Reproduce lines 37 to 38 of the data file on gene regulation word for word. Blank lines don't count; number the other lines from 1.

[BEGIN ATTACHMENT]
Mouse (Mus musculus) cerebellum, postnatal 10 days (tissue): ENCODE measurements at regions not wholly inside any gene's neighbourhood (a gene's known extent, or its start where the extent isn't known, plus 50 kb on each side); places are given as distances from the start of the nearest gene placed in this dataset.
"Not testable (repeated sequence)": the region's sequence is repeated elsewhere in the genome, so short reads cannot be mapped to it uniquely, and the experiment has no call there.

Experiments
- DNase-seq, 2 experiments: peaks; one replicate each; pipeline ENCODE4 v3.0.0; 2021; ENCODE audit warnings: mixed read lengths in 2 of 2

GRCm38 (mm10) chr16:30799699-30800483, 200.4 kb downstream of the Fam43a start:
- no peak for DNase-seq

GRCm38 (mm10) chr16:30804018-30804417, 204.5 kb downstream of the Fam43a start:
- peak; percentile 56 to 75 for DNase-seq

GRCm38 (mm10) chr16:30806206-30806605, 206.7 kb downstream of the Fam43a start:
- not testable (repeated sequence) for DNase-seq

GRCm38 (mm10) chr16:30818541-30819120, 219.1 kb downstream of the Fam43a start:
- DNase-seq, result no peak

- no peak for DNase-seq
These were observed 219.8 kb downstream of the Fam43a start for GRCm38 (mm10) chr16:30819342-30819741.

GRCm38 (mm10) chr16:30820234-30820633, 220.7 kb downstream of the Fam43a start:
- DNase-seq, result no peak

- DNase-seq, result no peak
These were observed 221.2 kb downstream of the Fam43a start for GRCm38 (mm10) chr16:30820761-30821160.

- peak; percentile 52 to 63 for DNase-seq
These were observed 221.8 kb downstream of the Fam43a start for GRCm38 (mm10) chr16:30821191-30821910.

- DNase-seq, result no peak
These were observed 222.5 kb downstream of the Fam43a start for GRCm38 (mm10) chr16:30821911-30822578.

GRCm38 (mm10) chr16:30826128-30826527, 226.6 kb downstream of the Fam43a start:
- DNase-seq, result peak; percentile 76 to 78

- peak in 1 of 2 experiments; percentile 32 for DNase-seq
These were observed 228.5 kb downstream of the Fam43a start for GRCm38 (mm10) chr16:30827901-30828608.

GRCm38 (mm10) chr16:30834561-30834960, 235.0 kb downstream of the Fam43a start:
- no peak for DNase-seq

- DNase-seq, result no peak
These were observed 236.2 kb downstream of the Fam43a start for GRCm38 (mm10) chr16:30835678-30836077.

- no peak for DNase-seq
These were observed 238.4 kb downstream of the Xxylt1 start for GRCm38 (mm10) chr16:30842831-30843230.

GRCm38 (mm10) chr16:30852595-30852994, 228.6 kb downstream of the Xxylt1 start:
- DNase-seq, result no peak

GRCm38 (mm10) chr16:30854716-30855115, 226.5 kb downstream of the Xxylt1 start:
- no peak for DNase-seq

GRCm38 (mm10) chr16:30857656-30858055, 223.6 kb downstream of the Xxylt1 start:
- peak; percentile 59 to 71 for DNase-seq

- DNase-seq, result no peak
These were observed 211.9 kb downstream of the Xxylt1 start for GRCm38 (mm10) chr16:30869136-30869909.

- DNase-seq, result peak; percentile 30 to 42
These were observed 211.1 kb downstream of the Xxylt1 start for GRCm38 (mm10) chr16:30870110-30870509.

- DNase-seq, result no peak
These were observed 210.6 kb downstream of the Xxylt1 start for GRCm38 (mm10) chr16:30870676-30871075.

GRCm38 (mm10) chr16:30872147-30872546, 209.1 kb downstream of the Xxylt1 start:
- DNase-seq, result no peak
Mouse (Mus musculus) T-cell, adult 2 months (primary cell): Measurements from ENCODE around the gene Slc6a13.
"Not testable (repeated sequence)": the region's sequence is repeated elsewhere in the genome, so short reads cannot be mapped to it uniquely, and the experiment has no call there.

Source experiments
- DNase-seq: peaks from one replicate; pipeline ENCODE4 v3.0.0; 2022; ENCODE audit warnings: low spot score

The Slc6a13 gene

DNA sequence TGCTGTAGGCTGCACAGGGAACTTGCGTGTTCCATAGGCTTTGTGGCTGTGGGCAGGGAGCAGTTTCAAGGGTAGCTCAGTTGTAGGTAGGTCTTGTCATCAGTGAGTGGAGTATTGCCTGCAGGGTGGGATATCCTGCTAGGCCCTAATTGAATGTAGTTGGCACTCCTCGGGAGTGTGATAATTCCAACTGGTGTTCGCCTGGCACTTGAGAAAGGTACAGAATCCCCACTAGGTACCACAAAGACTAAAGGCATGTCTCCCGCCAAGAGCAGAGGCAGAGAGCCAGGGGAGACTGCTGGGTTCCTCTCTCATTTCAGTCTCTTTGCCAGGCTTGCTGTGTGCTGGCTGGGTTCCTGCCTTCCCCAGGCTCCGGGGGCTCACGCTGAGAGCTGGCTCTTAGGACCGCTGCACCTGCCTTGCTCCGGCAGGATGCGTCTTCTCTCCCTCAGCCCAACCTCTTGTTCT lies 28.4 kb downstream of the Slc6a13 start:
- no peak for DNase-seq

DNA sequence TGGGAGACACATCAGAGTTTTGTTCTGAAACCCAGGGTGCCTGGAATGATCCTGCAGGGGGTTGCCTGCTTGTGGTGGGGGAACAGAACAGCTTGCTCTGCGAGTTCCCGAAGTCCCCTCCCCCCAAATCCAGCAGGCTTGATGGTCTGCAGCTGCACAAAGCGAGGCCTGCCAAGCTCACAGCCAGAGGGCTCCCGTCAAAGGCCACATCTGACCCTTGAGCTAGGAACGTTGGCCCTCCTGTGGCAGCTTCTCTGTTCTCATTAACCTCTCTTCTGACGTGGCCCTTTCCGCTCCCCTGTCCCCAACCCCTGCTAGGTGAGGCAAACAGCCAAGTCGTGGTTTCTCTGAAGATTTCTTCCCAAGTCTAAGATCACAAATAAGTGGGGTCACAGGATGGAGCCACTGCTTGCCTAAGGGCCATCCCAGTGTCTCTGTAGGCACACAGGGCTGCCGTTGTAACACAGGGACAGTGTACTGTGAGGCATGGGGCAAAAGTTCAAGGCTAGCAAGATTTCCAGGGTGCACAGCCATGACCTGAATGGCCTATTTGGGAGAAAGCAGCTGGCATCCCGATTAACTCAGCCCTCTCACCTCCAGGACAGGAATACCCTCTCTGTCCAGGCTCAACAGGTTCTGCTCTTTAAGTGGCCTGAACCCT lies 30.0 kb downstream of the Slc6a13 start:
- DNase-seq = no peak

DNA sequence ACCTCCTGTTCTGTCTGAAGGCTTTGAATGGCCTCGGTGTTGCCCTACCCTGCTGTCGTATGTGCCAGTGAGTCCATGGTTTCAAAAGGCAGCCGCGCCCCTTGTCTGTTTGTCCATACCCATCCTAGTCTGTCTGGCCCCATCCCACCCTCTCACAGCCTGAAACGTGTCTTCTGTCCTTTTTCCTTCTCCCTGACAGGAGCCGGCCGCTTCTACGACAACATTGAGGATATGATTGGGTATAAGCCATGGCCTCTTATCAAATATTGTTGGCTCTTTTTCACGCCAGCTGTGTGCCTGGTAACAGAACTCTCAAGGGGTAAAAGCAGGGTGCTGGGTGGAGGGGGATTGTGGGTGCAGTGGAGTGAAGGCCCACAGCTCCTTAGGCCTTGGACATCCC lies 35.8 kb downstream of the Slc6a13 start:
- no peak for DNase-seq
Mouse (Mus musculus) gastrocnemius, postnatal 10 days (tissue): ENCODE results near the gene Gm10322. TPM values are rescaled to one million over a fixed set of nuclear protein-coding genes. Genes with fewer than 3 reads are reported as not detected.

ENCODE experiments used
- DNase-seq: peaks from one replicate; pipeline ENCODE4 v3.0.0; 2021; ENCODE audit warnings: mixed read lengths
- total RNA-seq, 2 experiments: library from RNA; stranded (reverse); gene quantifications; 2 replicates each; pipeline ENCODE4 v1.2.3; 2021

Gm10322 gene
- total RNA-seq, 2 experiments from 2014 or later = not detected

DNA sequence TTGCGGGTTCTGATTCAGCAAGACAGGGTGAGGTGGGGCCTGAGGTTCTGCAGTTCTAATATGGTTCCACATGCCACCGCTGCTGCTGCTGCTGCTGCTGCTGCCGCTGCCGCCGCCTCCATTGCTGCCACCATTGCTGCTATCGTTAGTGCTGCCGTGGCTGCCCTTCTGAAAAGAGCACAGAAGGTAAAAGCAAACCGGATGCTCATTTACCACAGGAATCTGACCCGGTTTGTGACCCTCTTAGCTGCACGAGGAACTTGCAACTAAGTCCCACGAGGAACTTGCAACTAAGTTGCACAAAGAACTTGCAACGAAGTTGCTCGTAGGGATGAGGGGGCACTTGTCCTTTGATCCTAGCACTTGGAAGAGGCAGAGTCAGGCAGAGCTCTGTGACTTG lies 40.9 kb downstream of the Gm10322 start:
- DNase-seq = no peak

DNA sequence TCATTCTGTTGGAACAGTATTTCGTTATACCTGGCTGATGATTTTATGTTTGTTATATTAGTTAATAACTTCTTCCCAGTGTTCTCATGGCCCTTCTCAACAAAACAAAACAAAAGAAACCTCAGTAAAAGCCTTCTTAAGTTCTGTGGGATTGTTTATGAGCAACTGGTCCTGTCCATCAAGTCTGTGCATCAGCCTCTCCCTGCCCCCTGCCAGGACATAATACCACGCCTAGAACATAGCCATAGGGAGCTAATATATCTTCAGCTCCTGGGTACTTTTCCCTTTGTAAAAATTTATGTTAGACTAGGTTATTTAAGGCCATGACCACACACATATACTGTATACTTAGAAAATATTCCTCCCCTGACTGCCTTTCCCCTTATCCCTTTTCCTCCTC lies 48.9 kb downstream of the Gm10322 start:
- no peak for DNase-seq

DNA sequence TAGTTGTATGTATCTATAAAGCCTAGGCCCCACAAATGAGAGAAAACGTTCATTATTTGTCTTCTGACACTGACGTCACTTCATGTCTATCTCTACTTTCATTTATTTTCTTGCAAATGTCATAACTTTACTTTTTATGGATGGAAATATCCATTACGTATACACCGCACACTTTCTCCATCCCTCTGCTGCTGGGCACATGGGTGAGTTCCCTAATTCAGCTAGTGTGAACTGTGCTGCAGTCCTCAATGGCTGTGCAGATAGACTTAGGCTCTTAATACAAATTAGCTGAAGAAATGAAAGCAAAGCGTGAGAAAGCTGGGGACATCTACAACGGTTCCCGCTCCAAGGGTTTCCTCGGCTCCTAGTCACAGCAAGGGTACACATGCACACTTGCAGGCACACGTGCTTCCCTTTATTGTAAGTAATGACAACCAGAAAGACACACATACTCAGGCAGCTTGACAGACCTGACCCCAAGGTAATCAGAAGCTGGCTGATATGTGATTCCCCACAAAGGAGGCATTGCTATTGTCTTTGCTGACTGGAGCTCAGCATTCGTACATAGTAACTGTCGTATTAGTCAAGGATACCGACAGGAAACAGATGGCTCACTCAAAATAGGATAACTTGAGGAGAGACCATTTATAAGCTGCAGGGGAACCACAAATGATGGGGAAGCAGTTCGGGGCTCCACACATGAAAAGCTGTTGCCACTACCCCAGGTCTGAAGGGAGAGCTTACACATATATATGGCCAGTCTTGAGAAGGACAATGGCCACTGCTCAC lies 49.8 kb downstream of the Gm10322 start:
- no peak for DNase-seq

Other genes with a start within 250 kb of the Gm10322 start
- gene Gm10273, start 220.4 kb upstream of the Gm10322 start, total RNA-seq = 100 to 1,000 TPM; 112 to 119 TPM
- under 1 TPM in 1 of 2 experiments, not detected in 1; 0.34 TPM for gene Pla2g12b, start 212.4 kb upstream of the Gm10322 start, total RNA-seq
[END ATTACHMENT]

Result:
GRCm38 (mm10) chr16:30857656-30858055, 223.6 kb downstream of the Xxylt1 start:
- peak; percentile 59 to 71 for DNase-seq